Allen Archaeology is undertaking a series of geoarchaeological investigations during this and next week as part of onshore survey works on the Triton Knoll offshore wind farm.
The surveys will examine specific sites at locations along the onshore route of the Triton Knoll onshore cable corridor, looking for buried materials or deposits which may be of archaeological and environmental significance.
Small teams will be walking the route and using a hand-auger at specific locations to hand-dig small sample areas. Depending on the findings, some additional survey work may follow at a smaller number of specific locations, and using additional sampling equipment and machinery. The results should help Triton Knoll finalise its designs for the best approach to delivering the onshore cabling works.
Landowners have been fully engaged throughout the survey works, which is expected to have a very limited impact on the surrounding environment, the developer said.
In addition to these surveys, Allen Archaeology is continuing to undertake a programme of archaeological trial trenching along the route of the onshore cable route and at the onshore substation site.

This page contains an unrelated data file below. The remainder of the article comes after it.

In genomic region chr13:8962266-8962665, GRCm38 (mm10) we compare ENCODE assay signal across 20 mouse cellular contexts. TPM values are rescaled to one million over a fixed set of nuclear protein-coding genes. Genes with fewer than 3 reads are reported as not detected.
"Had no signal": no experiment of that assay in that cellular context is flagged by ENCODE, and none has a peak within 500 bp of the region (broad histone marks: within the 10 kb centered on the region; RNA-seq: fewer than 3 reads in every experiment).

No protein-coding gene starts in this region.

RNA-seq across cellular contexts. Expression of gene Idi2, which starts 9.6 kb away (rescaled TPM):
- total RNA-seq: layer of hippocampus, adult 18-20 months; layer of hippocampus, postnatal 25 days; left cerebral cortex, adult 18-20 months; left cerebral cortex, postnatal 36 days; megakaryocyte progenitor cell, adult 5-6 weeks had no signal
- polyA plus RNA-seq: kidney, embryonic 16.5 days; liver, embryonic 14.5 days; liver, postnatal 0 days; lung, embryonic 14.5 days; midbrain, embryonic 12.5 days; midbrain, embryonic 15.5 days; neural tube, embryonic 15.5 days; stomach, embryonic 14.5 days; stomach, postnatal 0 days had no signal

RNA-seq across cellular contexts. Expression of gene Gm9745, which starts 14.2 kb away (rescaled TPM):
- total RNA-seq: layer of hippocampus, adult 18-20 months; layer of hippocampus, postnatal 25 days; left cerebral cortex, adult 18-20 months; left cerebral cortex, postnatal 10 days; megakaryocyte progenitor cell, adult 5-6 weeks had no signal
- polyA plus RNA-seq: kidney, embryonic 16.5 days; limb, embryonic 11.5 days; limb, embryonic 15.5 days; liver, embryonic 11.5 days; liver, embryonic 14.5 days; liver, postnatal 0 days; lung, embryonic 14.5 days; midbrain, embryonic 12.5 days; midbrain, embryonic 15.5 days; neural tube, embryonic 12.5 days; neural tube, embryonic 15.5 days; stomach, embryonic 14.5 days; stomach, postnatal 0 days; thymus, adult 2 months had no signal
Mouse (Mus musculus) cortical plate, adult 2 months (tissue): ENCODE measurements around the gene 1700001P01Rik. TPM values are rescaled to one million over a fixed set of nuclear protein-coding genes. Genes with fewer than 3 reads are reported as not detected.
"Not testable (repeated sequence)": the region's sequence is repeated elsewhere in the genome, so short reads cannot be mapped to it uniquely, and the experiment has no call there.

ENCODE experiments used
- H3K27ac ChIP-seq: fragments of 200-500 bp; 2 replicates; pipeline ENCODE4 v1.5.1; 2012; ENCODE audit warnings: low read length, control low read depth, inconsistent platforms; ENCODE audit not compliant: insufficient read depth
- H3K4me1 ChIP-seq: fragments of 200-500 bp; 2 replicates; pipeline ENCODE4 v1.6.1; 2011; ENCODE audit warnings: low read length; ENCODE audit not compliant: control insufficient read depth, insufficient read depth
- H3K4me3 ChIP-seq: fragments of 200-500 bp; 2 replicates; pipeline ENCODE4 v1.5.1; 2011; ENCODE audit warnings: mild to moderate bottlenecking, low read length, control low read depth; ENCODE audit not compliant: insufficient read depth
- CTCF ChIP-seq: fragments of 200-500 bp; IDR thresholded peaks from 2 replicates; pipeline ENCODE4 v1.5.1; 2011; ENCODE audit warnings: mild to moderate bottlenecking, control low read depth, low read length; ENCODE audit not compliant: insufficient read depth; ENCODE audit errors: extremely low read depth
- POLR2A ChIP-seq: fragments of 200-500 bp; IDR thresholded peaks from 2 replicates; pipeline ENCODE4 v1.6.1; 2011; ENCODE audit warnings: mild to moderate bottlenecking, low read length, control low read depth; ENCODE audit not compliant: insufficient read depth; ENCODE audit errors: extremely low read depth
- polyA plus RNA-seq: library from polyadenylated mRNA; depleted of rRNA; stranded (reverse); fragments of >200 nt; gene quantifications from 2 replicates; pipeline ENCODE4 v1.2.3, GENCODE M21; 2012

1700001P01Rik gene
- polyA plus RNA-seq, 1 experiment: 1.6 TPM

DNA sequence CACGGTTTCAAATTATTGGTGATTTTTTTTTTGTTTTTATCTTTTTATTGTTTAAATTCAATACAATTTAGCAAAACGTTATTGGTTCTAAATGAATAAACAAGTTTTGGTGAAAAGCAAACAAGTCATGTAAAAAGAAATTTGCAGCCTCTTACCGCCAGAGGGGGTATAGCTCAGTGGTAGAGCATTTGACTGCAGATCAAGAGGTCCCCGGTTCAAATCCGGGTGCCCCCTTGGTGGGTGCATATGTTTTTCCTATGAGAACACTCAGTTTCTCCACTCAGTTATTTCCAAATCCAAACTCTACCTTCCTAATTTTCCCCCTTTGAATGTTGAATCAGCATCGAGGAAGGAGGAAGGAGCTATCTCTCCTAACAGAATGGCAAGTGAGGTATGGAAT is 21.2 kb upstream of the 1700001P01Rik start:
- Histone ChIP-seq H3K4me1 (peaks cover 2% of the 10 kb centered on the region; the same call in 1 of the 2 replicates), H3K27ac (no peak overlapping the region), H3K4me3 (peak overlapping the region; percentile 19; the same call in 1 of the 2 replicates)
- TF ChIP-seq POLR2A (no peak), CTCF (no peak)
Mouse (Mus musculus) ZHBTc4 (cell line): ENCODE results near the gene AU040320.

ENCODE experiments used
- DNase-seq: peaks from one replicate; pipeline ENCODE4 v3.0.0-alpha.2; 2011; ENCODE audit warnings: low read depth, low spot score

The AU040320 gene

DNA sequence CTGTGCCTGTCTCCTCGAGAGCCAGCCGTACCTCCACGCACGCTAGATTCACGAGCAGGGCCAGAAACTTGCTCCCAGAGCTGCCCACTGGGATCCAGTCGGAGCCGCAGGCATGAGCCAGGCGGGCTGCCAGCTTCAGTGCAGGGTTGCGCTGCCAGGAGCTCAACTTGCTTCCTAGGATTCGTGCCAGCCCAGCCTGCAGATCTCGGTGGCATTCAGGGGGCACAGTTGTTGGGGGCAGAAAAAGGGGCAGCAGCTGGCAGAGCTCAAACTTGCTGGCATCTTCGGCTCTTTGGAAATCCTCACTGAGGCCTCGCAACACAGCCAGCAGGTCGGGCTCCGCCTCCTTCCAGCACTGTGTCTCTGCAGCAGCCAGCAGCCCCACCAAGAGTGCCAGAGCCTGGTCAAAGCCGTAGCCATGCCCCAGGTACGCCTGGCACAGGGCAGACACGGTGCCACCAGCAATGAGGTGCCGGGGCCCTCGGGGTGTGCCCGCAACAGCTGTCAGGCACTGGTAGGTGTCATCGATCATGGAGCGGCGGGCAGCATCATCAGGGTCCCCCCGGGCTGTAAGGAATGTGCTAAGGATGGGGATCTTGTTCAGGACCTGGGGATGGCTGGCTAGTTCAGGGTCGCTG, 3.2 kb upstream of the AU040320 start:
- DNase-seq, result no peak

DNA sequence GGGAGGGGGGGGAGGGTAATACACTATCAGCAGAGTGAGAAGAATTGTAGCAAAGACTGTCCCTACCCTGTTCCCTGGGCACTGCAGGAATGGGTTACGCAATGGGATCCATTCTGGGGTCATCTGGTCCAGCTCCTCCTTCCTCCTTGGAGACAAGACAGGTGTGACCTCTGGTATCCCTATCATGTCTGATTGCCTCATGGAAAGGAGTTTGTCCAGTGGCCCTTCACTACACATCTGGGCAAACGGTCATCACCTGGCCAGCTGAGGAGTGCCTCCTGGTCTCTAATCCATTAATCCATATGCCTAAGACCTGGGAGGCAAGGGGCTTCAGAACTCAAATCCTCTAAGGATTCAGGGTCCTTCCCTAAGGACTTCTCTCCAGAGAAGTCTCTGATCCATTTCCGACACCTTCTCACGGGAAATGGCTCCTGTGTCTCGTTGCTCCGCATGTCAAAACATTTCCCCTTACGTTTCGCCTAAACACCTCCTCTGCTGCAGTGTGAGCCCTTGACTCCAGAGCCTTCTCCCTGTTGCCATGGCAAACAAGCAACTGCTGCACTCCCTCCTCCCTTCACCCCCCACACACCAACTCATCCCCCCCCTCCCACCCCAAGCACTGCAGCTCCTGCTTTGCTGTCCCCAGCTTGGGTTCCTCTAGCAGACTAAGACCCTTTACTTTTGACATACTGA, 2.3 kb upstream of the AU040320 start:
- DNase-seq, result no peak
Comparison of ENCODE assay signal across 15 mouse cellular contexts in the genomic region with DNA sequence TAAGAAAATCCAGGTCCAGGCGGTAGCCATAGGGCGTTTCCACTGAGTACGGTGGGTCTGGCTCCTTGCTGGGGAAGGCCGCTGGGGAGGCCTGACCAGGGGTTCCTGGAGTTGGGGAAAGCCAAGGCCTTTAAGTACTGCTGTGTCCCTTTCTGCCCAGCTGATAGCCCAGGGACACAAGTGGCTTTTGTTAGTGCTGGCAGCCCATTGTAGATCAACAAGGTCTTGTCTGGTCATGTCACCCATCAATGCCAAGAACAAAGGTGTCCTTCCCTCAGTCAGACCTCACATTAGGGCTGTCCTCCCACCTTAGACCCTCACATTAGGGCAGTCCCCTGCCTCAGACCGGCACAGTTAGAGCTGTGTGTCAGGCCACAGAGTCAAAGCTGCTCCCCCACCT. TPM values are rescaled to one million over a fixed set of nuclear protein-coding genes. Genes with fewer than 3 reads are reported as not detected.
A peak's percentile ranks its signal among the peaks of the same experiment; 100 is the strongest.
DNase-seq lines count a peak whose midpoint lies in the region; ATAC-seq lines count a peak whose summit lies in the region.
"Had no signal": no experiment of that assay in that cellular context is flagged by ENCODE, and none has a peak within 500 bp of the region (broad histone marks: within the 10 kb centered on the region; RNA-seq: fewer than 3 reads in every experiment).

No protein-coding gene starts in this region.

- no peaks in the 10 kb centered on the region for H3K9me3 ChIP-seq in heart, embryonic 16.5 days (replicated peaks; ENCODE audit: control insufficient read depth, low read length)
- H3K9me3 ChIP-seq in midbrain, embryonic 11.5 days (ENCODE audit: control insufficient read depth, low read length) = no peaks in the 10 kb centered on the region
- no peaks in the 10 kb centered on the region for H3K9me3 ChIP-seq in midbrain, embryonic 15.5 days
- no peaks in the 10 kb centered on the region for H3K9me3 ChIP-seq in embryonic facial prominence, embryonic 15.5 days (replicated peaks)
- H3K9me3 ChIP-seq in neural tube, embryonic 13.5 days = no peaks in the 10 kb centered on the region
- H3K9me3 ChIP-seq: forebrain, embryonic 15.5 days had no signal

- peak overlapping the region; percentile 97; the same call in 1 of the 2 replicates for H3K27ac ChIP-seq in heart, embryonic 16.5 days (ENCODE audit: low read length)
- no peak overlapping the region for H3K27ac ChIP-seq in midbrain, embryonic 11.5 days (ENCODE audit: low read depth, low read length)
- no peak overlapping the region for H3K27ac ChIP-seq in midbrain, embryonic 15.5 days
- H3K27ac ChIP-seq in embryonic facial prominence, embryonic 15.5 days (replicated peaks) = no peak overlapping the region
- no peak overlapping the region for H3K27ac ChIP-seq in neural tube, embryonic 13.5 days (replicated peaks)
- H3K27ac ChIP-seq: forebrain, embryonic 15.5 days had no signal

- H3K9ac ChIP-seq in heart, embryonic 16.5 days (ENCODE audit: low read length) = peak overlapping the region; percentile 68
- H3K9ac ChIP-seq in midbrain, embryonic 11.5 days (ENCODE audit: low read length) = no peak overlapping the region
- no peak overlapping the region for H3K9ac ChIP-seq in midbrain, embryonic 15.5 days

In October, the company also carried out a series of rapid walkover surveys at selected locations along the route of the Triton Knoll onshore cable corridor.
The 860MW Triton Knoll offshore wind farm will be located approximately 32km off the Lincolnshire coast and 50km off the coast of North Norfolk, UK, and will feature 90 MHI Vestas 9.5MW offshore wind turbines.
The wind farm started off as a 50%-50% partnership between innogy and Statkraft. However, innogy agreed to buy Statkraft’s 50% stake after the project reaches the financial investment decision (FID).
After the FID, expected mid-2018, the onshore construction will start almost immediately, with offshore construction scheduled to commence in 2020.